I know a lot of young people in America were shocked to learn that this was true in our history but the level of hatred towards gay people was remarkable back then, and it paralyzed the government and the public health system in the US. So the first thing the activists had to take on was the stigma and the political disenfranchisement of the community and to build a path from this isolated and detested community back into the mainstream of society, and we see that in the first couple of scenes in How To Survive A Plague, in how people were trying to just be recognized as patients deserving health care.
What was already established as a truth in 1987 was that this hatred for gay people had turned violent. If, in a community it was found that a person living in one of the houses had HIV or AIDS, the community would rally around an expulsion effort to expel them from their home. And if they refused to go (and this was happening throughout the country), vigilantes would set fire to their homes. If children with HIV enrolled in schools, the schools would close down. Other parents would refuse to allow their children to go and attend the school with these kids. There were discussions at a national policy level about building large camps to put people with HIV in, as a way to quarantine the disease. So rather than treating the people, rather than working on campaigns that would empower to pre- vent transmission, they were talking about criminalizing people with HIV. And these were real proposals, the hostility was really widely held. So how bad was it? It was terrible.
Film Still © Donna Binder
How did the making of the documentary transform you as a filmmaker and more importantly, as a human being?
This was a period of time that I lived through in which I lost many friends to the disease and for me the act of going back and revisiting it was a difficult and emotional process. When you live through something like that, you find tricks and mechanisms to allow yourself to move on and one of them is to take all those memories and all that unprocessed grief and put it somewhere where it won’t get in your way. And all of that gets shaken up when you go back to a project like this, that you yourself have witnessed and for me, that was a really difficult ride. I worked on the film for three years and in the end I think the process of doing that was a healing one for me and gave me back my past in a way that allowed it to be more understandable and allowed me to look at it clearly, to no longer avoid it.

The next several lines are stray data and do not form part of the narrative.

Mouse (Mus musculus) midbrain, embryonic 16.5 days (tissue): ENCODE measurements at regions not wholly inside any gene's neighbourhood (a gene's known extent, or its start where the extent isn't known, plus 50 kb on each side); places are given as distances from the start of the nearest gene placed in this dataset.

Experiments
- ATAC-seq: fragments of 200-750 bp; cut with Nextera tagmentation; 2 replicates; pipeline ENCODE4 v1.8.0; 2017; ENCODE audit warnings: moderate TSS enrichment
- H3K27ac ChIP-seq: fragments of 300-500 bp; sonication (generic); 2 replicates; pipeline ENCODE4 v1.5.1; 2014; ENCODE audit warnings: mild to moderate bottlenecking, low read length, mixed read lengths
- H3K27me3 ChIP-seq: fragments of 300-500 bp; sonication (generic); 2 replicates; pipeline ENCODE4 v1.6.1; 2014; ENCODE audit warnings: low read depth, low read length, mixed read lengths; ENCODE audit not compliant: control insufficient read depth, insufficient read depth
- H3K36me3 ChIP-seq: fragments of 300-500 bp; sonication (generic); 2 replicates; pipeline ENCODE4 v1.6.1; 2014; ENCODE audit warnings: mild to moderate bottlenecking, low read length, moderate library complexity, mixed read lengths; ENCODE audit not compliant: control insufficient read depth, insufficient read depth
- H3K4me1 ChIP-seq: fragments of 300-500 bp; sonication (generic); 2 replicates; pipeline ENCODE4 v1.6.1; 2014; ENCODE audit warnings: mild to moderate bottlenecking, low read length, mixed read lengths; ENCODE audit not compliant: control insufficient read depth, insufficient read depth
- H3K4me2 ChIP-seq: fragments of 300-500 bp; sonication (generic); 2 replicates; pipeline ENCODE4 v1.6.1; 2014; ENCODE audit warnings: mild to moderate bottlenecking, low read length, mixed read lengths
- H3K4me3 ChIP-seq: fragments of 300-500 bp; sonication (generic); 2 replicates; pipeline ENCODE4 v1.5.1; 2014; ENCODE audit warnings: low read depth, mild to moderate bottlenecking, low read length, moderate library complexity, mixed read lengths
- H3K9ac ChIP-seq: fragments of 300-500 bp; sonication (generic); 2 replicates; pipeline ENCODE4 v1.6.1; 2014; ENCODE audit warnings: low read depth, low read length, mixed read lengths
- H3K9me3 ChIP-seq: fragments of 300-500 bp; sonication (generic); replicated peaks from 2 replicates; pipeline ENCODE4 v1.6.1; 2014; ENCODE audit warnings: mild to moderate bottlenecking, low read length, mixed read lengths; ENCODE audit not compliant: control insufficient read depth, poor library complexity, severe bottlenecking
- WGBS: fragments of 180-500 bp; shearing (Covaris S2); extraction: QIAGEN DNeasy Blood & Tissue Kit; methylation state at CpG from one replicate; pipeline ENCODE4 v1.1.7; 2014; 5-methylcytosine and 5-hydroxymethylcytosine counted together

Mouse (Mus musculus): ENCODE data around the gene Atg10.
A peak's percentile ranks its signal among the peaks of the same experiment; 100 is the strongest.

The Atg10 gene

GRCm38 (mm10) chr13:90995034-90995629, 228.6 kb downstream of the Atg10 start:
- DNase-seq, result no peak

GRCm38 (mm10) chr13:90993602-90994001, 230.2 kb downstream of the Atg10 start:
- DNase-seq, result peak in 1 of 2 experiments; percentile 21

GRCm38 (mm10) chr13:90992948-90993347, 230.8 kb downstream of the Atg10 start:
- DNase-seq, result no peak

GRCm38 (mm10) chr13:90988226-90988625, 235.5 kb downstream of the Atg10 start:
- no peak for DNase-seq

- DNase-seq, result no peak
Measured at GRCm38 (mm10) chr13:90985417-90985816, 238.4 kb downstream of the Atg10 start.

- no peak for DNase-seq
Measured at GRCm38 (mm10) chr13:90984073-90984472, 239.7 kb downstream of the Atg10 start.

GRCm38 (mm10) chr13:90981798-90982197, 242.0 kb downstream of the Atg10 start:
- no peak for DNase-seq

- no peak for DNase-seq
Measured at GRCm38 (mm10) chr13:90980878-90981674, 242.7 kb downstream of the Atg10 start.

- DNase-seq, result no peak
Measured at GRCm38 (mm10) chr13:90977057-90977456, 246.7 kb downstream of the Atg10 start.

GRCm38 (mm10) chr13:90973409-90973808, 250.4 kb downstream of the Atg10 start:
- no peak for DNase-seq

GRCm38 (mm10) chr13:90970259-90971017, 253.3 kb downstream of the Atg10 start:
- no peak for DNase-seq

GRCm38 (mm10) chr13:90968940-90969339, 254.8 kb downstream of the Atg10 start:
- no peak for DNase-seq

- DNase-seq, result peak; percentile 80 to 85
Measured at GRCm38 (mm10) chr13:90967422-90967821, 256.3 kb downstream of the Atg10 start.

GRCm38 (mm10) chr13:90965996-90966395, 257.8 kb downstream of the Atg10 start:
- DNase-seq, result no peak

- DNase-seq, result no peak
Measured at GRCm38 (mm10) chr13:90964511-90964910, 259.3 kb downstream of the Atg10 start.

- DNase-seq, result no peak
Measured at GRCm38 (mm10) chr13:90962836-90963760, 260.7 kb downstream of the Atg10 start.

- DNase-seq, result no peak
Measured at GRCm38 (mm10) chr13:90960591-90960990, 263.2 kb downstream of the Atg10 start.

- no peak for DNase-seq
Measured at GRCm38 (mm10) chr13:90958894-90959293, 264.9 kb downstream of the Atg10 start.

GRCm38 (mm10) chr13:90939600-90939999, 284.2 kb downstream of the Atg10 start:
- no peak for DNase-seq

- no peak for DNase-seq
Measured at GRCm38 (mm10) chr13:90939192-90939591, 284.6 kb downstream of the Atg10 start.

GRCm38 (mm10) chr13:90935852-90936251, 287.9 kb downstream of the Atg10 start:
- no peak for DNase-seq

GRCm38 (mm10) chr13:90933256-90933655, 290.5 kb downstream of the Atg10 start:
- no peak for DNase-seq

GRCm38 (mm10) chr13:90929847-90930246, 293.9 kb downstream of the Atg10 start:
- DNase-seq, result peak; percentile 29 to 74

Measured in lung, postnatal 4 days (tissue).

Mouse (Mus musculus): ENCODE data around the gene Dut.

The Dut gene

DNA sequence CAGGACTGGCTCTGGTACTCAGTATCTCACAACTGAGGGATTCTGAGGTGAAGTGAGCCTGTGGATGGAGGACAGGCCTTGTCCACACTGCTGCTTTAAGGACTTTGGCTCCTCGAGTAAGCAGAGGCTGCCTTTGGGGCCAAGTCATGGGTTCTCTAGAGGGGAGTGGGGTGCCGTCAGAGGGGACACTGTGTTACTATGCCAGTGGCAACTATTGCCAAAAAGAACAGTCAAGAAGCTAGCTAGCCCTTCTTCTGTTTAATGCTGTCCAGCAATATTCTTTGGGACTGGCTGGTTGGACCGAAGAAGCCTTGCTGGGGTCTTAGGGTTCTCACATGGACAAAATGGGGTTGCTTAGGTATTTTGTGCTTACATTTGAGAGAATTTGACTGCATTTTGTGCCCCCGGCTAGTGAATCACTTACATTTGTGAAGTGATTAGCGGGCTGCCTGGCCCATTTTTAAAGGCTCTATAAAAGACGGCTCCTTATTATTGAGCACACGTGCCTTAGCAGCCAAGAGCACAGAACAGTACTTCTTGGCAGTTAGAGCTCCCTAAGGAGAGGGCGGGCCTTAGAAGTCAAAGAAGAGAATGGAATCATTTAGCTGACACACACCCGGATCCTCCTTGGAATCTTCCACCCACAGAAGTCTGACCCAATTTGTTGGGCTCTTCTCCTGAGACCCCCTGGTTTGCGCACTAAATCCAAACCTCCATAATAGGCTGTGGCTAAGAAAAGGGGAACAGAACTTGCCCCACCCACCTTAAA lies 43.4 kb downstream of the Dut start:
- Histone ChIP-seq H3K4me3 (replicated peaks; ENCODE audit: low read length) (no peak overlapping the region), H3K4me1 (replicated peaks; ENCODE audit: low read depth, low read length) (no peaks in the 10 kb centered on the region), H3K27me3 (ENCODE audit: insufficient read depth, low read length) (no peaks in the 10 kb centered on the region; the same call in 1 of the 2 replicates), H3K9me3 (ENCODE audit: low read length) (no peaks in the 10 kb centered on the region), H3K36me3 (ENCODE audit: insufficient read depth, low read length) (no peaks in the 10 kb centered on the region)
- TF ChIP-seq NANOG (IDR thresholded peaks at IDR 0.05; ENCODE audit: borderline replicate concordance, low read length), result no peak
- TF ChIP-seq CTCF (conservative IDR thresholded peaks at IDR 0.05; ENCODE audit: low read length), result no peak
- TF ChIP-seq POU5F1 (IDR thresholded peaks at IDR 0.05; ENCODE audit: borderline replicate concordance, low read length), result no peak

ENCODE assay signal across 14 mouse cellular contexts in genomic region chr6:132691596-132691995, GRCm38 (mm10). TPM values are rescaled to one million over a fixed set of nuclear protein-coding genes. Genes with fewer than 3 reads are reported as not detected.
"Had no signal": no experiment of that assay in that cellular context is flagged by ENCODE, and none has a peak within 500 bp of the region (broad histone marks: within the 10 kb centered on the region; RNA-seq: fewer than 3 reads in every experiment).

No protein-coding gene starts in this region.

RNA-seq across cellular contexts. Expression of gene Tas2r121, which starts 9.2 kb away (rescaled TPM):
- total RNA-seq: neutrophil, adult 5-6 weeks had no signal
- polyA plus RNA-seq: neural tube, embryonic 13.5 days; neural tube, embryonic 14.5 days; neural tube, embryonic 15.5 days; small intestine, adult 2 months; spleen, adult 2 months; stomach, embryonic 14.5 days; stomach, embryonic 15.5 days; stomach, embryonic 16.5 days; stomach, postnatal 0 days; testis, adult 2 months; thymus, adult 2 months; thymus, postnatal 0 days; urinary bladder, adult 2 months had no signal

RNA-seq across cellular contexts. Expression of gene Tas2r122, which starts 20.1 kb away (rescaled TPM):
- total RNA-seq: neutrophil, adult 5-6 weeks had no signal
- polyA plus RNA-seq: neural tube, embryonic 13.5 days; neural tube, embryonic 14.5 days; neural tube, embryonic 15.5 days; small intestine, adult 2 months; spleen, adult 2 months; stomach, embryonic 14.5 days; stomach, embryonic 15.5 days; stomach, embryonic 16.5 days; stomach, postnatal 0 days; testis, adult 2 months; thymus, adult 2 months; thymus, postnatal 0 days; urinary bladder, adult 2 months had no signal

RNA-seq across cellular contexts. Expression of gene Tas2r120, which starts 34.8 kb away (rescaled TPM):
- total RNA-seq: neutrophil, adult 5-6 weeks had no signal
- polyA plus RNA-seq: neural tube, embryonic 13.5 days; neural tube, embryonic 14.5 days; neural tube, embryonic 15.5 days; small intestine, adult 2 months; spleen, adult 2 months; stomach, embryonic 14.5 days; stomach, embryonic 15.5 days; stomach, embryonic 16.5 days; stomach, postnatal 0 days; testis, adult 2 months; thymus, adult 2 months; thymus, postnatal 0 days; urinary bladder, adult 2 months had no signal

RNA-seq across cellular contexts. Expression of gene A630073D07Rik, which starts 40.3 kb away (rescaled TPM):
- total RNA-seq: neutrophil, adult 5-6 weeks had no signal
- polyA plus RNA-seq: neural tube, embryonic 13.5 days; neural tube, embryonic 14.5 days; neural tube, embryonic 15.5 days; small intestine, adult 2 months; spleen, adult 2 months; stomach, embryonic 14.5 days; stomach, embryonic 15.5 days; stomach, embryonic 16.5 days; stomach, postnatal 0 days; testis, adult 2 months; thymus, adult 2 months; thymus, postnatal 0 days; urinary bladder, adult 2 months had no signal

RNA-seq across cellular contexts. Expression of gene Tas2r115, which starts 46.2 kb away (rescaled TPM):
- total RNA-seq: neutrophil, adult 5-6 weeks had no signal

What do you want the audience to take away from the documentary?
I want the audience to first of all, know what happened - to know that the reason 8 million people are alive on these medications today is not because the system of research, science and medicine simply took care of it, but that it took massive grass root, street-level movements to make it possible. So in repeating that history and transmitting that history to new generations who didn’t experience that themselves, I also want people to remember that it is possible for ‘otherly’, disenfranchised people to effect change and that way, the story is very inspiring for people who are looking at any number of insurmountable problems and see that they have the capacity as individuals and collectively, to make a difference.
This article was initially published in our May/June 2013 issue and is a part of our extensive archive.
Text Radhika Iyengar